Join

Enter Details

Comment on stories, receive email newsletters & alerts.

@
This is your permanent identity for Business Insider Australia
Your email must be valid for account activation
Minimum of 8 standard keyboard characters

Subscribe

Email newsletters but will contain a brief summary of our top stories and news alerts.

Forgotten Password

Enter Details


Back to log in

Australia Leads The World In Its Crackdown On Fake Online Reviews - Here's What To Look For

Photo: Getty

Temptation is only a few keystrokes away. A series of loving reviews from customers can more than double sales inquiries online for some businesses, experts say.

But how can anyone be sure these happy words are genuine and the vendor hasn’t enlisted friends and family to give sales a little kick start?

A giveaway is that the testimonial is too effusive, too complimentary and is written in marketing-speak.

No-one writes like an advertising brochure in real life.

And watch for sloppy spelling and poor grammar. Do a copy, paste and web search on phrases (including spelling mistakes) because fake reviews are sometimes taken from other sites.

A sudden spike in the number of reviews may also mean someone is padding with a few extra testimonials, either from paid writers or friends.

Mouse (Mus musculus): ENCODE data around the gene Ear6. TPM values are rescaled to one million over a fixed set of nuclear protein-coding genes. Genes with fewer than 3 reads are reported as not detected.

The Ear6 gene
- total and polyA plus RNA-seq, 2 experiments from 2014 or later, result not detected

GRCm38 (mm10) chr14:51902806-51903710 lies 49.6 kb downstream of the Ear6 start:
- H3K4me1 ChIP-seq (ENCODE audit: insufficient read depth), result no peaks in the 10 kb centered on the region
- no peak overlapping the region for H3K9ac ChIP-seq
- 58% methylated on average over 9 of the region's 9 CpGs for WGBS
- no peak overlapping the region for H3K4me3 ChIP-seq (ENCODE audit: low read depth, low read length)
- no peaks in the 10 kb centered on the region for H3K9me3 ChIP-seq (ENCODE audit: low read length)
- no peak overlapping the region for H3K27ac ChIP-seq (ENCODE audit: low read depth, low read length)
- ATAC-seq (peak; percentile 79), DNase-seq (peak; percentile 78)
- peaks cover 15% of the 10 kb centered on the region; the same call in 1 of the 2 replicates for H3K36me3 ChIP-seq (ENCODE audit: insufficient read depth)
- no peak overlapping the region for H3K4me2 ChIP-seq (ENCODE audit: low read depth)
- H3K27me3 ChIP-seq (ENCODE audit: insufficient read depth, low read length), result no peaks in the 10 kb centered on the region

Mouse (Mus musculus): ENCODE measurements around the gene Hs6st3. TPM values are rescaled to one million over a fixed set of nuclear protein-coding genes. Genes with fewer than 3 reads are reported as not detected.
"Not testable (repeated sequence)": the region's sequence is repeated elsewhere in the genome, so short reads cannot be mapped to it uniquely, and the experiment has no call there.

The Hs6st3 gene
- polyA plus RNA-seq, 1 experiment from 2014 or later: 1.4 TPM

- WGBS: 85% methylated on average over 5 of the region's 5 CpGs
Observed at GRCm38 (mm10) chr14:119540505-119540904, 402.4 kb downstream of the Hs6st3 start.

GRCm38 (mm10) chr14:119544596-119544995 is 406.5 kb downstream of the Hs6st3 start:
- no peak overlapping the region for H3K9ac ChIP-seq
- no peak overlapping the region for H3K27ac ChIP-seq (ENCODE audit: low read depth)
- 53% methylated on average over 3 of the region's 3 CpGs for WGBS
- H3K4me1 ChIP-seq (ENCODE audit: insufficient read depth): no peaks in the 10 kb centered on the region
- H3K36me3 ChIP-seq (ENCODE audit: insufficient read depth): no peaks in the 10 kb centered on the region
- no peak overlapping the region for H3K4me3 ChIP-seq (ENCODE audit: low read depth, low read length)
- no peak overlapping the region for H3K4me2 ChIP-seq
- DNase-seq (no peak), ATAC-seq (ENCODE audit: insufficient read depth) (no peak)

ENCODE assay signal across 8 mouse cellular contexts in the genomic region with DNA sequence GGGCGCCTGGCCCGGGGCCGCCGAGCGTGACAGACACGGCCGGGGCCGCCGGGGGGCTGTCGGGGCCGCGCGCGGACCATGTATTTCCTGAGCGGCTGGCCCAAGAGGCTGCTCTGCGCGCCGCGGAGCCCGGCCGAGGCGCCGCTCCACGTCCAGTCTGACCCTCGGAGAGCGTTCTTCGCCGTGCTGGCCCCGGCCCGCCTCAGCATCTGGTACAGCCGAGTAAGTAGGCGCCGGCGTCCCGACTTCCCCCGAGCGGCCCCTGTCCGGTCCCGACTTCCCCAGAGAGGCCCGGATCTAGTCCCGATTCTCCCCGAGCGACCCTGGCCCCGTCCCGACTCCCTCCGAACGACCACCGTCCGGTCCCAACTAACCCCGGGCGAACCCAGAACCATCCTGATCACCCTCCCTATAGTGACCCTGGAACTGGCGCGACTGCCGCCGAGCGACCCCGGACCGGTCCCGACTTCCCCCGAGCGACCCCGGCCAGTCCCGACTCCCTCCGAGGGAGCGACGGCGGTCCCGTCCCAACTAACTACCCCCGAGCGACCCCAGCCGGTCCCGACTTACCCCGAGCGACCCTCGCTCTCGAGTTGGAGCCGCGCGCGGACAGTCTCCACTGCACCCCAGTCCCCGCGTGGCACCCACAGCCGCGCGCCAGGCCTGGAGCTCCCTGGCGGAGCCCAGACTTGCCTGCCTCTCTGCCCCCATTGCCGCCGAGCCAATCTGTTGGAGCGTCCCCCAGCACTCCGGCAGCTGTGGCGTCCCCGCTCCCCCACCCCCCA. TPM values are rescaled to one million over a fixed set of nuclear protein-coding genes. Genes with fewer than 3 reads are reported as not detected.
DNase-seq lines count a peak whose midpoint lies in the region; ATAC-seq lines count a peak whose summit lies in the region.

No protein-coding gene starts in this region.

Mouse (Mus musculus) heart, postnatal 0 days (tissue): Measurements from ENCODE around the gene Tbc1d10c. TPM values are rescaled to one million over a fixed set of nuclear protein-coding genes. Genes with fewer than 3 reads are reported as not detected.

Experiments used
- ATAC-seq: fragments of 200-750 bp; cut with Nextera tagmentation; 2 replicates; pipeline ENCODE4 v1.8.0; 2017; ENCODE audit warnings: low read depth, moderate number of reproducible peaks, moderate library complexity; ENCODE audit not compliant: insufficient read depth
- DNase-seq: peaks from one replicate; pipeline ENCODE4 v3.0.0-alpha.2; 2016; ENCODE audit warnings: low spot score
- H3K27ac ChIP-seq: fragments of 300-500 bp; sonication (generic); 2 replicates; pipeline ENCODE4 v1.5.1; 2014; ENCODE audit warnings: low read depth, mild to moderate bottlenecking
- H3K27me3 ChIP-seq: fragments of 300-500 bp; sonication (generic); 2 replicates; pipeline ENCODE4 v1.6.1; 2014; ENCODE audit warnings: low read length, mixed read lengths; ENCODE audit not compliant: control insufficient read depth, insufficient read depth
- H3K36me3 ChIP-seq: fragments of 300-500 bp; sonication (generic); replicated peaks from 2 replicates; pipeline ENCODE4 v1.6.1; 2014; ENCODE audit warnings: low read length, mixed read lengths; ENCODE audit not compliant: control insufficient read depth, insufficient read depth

Australia’s federal and state consumer watchdogs have just launched a crackdown on bogus customer reviews.

The Australian Competition and Consumer Commission (ACCC) has had a major win with the Federal Court imposing the first fine in Australia for a fake customer testimonial.

The $125,000 fine against Euro Solar and Australian Solar Panel is said the be the biggest imposed in the world. The man behind the companies, Nikunjkumar Patel, has been fined $20,000.

And nationally state watchdogs have told more than 40 companies to prove that their glowing testimonials are genuine or face legal action.

Sam Johnson, the founder of Feedback Loop, a online review verification system, says this sets an example on misleading testimonials.

“It’s the largest single fine that any company has been issued worldwide,” he says. “In New York, fines totalled $350,000 across 19 companies.

“We have customers and staff in the UK, US and Australia but Australia has by far being the most active in dealing with this problem.”

Restaurants reviews are a problem globally and also in the frame are real estate, funeral services and alternative health.

Studies indicate that reviews can increase businesses sales between 17 per cent and 153 per cent, Johnson says.

Businesses make more sales because potential customers trust them more and are more likely to make a decision to buy.

However, a bad fake review can hurt sales.

“Marketers are getting increasingly savvy so they can be hard to detect,” Johnson says.

“A poor fake review may read similar to all the others, have poor spelling or grammar, be over-enthusiastic.

“But it’s much harder to fake photos, real names, job titles and connections to social profiles which is what our software automates.”

Follow Business Insider Australia on Facebook, Twitter, and LinkedIn